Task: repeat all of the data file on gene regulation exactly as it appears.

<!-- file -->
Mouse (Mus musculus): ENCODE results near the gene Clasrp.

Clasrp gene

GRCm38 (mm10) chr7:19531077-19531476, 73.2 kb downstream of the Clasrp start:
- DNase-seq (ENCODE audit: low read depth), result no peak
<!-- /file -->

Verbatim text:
Mouse (Mus musculus): ENCODE results near the gene Clasrp.

Clasrp gene

GRCm38 (mm10) chr7:19531077-19531476, 73.2 kb downstream of the Clasrp start:
- DNase-seq (ENCODE audit: low read depth), result no peak